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[photo] [photo] Big Bend National Park: Castolon Historic District above and Rio Grande River below
National Park Service photos

Big Bend National Park encompasses more than 700,000 acres in the southwest corner of Texas on a bend in the Rio Grande. With three distinct natural divisions: desert, mountain and river, the park contains a wealth of cultural and natural resources. First inhabited 10,000 years ago by prehistoric American Indians, little evidence of human occupation remains prior to 6000 B.C. (Archaic period). These early American Indians were initially hunters and gatherers before agriculture was introduced to the region around 1200 A.D. The Spanish began colonizing large portions of the region in the 17th and 18th centuries, building missions and presidios (forts) to protect various trade routes. As a result of the Mexican War, the U.S. won possession of the lower Rio Grande in 1848, however the land was sparsely settled due to ongoing hostilities with the Apaches and Comanches. The Comanches were defeated from 1874 to 1875 and the Apaches in 1880, and the area was opened to ranchers, miners and farmers. The Mexican Revolution in 1910 led to unrest along the U.S.-Mexico border. Consequently, the U.S. Army established camps to protect farms and ranches from bandits. Because of the region's unique cultural and natural resources it was established as a unit of the National Park Service in 1944. Today the park contains many remains from the region's early history. Among the most notable are Luna's Jacal, a rare example of a Mexican building from the region's early settlement period; Homer Wilson Ranch, a large establishment from Big Bend's ranching era; Castolon Historic District, consisting of the Old Castolon store and café and the Castolon Army Compound, a U.S. Army border camp; Hot Springs, a tourist spa and cross-border community with natural springs; and Daniels Farm House, once the center for farming communities in the lower Rio Grande.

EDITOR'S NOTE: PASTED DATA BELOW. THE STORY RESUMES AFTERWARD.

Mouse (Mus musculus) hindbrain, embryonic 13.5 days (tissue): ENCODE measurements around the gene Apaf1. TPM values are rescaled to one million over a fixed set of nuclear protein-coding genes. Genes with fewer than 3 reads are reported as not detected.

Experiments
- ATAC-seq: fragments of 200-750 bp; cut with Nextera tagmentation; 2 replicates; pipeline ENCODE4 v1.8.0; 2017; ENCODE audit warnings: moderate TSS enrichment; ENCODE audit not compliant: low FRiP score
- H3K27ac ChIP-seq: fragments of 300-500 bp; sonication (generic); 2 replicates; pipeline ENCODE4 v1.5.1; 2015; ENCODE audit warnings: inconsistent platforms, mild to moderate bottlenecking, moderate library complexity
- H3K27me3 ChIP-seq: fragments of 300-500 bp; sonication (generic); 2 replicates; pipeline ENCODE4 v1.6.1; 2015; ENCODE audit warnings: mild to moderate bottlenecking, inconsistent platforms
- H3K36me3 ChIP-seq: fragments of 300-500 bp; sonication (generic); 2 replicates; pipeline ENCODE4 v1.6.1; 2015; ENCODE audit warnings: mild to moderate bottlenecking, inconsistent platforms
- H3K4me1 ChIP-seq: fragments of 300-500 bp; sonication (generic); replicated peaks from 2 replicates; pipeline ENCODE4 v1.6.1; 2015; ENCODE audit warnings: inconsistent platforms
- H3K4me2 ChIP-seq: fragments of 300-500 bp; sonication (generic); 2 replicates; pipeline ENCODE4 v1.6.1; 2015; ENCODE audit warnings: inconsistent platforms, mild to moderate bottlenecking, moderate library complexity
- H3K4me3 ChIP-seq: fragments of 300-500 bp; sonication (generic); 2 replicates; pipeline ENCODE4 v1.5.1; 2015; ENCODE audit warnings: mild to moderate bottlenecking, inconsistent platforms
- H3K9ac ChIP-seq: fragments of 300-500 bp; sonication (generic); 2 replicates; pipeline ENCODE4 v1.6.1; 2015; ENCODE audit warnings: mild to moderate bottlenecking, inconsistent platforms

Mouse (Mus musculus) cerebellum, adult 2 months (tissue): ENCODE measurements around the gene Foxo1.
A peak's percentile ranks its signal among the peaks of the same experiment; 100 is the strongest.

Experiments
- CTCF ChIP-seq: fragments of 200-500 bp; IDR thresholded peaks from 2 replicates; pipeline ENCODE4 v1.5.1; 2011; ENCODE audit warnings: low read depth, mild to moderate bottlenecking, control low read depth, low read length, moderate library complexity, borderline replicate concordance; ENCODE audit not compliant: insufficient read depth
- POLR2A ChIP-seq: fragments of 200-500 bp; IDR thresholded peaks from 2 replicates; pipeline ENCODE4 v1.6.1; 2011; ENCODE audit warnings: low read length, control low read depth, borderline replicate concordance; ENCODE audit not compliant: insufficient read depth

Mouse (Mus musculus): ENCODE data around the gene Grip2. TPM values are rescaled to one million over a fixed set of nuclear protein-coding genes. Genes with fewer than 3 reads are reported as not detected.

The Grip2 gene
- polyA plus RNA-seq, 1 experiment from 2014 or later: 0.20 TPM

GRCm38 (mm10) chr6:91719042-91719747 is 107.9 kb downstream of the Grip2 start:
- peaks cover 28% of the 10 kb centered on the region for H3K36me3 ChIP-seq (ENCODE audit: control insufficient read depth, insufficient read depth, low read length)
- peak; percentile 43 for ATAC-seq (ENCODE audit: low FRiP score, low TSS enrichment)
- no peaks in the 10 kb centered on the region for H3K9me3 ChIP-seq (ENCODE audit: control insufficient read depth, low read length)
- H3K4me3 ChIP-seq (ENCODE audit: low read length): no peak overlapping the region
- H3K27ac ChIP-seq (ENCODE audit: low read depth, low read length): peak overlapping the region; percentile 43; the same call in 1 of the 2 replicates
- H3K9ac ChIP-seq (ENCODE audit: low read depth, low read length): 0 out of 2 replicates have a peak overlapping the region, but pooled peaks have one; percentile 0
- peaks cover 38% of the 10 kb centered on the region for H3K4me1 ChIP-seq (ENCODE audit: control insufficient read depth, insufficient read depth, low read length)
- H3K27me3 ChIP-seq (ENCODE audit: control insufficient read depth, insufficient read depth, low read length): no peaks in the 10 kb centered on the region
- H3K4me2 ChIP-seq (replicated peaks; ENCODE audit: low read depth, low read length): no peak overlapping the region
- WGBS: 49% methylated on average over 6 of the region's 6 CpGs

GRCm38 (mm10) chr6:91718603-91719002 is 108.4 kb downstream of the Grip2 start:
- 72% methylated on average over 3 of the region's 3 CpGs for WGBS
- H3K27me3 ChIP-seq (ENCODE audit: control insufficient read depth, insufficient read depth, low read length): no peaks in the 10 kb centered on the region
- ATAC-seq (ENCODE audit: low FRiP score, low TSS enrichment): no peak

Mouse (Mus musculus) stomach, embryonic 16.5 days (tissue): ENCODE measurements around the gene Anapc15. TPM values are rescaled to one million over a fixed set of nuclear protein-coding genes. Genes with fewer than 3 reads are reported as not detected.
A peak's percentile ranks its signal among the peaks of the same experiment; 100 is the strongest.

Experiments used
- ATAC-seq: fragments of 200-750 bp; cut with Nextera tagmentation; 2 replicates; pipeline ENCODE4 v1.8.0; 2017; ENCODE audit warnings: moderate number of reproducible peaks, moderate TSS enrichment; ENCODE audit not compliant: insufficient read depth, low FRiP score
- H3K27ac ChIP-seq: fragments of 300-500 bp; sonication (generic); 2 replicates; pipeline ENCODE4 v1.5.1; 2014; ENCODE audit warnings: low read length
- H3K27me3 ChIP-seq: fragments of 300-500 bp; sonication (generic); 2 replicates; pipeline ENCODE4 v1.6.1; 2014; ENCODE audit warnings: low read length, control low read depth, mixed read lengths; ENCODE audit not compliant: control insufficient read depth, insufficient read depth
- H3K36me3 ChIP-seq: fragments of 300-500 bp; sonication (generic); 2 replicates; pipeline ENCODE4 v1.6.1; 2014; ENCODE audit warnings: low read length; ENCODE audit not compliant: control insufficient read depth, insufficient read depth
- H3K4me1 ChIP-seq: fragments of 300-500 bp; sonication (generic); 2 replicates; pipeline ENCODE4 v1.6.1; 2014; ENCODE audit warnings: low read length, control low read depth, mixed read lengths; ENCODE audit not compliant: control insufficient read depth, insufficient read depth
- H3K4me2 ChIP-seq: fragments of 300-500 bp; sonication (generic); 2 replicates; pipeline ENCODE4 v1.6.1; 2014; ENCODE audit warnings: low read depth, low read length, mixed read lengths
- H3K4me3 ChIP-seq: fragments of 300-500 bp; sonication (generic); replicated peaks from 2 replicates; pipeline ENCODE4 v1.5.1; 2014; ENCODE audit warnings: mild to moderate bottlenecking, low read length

Big Bend National Park is located in the lower southwest section of Texas on the Rio Grande. The park is open daily, 24 hours, and the main Visitor Center and Park Headquarters in Panther Junction at the intersection of U.S. Hwy. 385 and State Hwy. 118 is open 8:00am to 6:00pm daily, closed Christmas Day. Other visitor centers have variable seasons and hours. There is a fee for admission. For more information call 432-477-2251 or visit the park's website. Castolon and other historic sites in the park have also been documented by the Historic American Buildings Survey.

Castolon Historic District, within Big Bend National Park, is the subject of an online-lesson plan produced by Teaching with Historic Places, a National Register program that offers classroom-ready lesson plans on properties listed in the National Register. To learn more, visit the Teaching with Historic Places home page. Other travel itineraries in the National Park Service's ongoing series include many historic destinations that you can visit online or in person. Each Discover Our Shared Heritage itinerary spotlights a different geographic region, community, or theme.


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